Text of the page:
More than 30% of patients in intensive care units are anemic. Despite growing evidence to the contrary, most patients are still treated with allogeneic blood transfusions (ABT). A study of transfusion requirements in critically ill patients demonstrated that maintaining a hemoglobin above 7g/dl was as effective as a liberal transfusion strategy. We compared morbidity outcomes of critically ill patients managed with and without ABT in a mixed medical surgical intensive care unit (ICU) setting.
With IRB approval a retrospective chart review of consecutive patients admitted to the ICU with a diagnosis of anemia or who develop severe anemia within 48 hours of admission to the ICU was performed. Patients were divided into 2 groups: those who refused ABT (NABT) for religious reasons and those transfused. Morbidity outcomes included ICU length of stay, cardiac ischemia defined by an elevated Troponin T, renal dysfunction defined as a creatinine increase of 0.5mg/dl from baseline, and blood borne infection defined by positive blood cultures.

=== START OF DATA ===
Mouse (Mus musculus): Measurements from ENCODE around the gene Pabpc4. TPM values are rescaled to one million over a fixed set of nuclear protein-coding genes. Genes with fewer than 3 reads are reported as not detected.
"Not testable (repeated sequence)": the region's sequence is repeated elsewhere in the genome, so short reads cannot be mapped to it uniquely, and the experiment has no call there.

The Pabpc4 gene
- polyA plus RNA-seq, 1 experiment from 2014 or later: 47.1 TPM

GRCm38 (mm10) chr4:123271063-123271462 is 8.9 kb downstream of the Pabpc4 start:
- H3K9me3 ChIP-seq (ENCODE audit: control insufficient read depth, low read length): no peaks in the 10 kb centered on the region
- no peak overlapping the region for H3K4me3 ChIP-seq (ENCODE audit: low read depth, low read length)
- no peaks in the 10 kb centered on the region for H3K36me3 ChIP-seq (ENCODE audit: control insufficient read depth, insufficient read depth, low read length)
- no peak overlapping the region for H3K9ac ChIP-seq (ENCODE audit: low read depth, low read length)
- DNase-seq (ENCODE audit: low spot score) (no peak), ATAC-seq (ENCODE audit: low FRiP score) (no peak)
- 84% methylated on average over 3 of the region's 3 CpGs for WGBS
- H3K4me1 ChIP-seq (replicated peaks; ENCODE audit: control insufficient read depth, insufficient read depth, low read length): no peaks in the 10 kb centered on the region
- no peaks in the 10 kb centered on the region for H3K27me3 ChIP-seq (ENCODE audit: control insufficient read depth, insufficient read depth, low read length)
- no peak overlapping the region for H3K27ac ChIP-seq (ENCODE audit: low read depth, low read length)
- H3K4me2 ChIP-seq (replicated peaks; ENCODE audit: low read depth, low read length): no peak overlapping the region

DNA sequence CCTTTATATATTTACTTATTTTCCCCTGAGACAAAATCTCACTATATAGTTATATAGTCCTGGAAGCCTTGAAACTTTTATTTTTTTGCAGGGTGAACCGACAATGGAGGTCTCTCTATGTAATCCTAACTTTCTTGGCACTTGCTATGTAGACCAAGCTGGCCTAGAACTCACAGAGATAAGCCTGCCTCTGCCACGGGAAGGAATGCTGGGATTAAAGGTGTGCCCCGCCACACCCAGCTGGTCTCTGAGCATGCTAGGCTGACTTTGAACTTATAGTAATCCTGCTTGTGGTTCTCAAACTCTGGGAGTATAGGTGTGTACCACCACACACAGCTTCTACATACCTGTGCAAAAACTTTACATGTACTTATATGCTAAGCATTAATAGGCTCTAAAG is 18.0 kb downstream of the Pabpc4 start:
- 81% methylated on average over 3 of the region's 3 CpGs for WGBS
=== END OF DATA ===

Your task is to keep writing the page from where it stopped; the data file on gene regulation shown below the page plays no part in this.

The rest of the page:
The nadir Hb was 5.07 ± 1.5 in the NABT group compared to 6.48 ± 0.99 in the ABT group, P = 0.000. The mean ICU length of stay was 6.2days ± 6.97 in the NABT and 4.83 days ± 4.51 in the ABT group P = 0.101. The incidence of cardiac ischemia was 2% in the NABT group vs 10.7% in those transfused, P = 0.012. The incidence of renal dysfunction was 8% in the NABT group vs 10.7% in the ABT group, P = 0.512. Blood borne infections were 6% in the NABT group and 8.7% in the ABT group, P = 0.456.
There was no difference in the ICU length of stay, incidence of blood borne infections, and renal dysfunction between patients managed without ABT and those transfused. The incidence of cardiac ischemia was significantly higher in the transfused group.
Severely anemic critically ill patients can be managed without ABT with no change in ICU length of stay or other morbidity.
A. Shander, None.